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Paul-D

Creating a Unix system

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I know that a lot of you php programmers use the Unix based system. I tried this years ago. I even got hold of a DVD I think it was lynx. I installed it and it ran fine. It got to the point where it asked to get updates on the internet. I agreed but that is where it stopped. I believe that it could not get updates for drivers as it need my internet router and my computer (with this new software) did not have drivers for the internet router. That was over 5 years ago. So could you pros tell me how to do this.

 

Computer speck (I live in the UK)

M5A78L-M-USB3

Router is a Talk Talk super fast broad band (1G) modern router.

 

I would like to seriously go for this now. I know there are some experts here. I do PHP but it is on MICROSOFT WINDOWS

Edited by Paul-D
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Lynx is a web browser, not an operating system.

If you want to install Linux then do it. There are tons of them out there. Ubuntu and Debian are probably the most popular, and they're pretty easy to use. And driver support has grown a lot in the last 10-20 years, though you might need extra steps depending on your graphics card.

If you want to install Unix then I recommend against it. For now. Until you get more familiar with everything.

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No I don't want a web browser. I want a computer operating system. I have a spare SSD 500G drive so I can do this without affecting my current system. I have been to the following web pages in turn and downloaded the following.

https://cdimage.debian.org/debian-cd/current/amd64/iso-dvd/
https://www.debian.org/CD/
https://www.debian.org/CD/http-ftp/
https://www.debian.org/CD/http-ftp/#stable
https://cdimage.debian.org/debian-cd/current/amd64/iso-dvd/ 

debian-10.2.0-amd64-DVD-1 to -3

I have a creative labs sound blaster and an Nvida add on graphics card (very new)
 

UPDATE

I go to ...
https://www.oracle.com/solaris/solaris11/downloads/solaris-downloads.html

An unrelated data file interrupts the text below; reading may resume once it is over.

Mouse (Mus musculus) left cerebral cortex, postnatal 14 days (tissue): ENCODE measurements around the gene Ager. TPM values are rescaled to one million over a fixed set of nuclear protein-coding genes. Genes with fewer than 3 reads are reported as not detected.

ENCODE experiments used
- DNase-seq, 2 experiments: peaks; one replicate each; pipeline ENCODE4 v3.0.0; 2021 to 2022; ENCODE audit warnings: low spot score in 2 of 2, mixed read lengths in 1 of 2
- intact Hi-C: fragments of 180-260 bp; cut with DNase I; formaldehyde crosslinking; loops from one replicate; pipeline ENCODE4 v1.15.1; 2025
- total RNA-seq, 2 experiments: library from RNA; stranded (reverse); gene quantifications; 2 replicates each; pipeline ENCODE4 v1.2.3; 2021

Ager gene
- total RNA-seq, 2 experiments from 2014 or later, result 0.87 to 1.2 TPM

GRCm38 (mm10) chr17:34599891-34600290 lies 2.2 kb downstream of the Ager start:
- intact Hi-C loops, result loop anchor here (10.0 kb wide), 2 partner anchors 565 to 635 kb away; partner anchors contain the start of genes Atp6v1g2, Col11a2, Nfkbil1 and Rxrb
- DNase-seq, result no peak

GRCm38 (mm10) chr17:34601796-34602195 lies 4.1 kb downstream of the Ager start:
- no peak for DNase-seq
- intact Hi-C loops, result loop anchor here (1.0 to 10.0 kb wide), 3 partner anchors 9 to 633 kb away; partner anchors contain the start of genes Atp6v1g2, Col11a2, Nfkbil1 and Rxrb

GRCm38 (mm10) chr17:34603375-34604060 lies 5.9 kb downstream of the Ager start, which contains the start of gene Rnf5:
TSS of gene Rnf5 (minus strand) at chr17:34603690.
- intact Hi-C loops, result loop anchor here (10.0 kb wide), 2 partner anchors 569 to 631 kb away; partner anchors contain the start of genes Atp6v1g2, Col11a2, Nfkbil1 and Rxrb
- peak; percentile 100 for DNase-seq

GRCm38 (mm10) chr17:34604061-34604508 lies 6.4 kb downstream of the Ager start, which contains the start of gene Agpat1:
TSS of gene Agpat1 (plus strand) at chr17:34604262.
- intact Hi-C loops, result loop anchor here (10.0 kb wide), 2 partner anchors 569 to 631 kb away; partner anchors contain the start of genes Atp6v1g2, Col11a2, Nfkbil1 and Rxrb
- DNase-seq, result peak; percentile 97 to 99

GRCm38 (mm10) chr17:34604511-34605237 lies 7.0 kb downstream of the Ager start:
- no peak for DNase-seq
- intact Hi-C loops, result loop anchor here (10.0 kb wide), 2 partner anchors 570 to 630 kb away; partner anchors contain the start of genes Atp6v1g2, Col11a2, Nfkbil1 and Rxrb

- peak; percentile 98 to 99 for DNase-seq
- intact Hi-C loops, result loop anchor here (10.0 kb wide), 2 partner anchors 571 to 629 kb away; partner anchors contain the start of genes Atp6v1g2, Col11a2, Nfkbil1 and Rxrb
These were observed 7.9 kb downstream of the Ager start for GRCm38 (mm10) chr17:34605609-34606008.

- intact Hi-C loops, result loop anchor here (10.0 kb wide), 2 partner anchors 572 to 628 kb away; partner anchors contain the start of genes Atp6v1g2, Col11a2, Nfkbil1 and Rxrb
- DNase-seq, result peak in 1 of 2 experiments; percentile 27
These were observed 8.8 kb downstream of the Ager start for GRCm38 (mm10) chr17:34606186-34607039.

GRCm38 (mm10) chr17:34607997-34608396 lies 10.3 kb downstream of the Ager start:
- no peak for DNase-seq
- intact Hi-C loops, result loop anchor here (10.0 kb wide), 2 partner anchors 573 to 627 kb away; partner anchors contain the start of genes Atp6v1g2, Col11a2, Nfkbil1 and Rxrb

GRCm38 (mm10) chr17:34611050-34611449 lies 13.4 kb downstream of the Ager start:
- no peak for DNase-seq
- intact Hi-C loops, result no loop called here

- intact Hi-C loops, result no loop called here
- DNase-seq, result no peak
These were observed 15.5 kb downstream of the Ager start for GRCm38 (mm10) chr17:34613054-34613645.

https://www.oracle.com/solaris/solaris11/downloads/solaris11-install-downloads.html

Where do I go from here? I see lots of 32 bit operating systems. No 64 bit.
 

Edited by Paul-D

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Amendment to what I said: you probably got a DVD of LynxOS. Different thing.

Quote

Going for Debian? Read the guide.

Quote

I don't see where it says 32-bit.

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Hey Paul-D,

Quick clarification: Solaris is not Linux.  It's the long standing Sun Unix designed to run on Sun Sparc hardware.  Sun was bought by Oracle which is why you can get it from Oracle now.  I would not recommend going down that road.

Linux has many flavors, but it sound like what you want is a distribution that aims to provide a Desktop environment.

Another thing you need to understand about a Linux distro is how committed they are to Free Open Source Software (FOSS).  Some distros (for philosophical reasons) will not include or package any non FOSS software, which sometimes means that you have to do a lot of work yourself to get certain drivers or software that you might want or need in your Desktop environment.  

Linux OS's are in a constant state of flux and new distro's appear regularly.  I'll boil down my highly opinionated list for you, with the assumption that you are new to linux, and want a Desktop Linux that looks modern, has package management tools, and is focused on ease of installation, use and configuration.

 

  • Elementary - Focused on users switching from Mac or PC, this distro has gained a lot of momentum in a short amount of time as an opinionated simple to install OS
  • Zorin OS - Like Elementary a recent entry in the Desktop Windows/Mac replacement distros, with a particular focus on being friendly to former Windows users
  • Pop!_OS - Another of the newer Desktop focused distro's.  Comes from System76, which is a Unix hardware vendor that designs and sells everything from laptops and desktops to rackmountable servers.
  • Ubuntu - The longstanding "beginner focused"  Debian variant has done a lot to further the goals of Desktop Linux for the masses.  I ran it myself for a few years at work.
  • Fedora - This is Redhat's project that has long provided a Desktop OS.
  • Opensuse - Like Fedora, OpenSuse is another of the longstanding linux Desktop focused distros.  It has YaST and Zypper for GUI configuration.  I have not tried it myself, but many linux Sysadmins have sworn by it for years.

I don't know if you listen to Podcasts, but Choose Linux covered many of these OS's to some degree in the first 11 episodes of the podcast.  The episodes are fairly short, so you might want to listen to a few of them if a particular distro on this list appeals to you.

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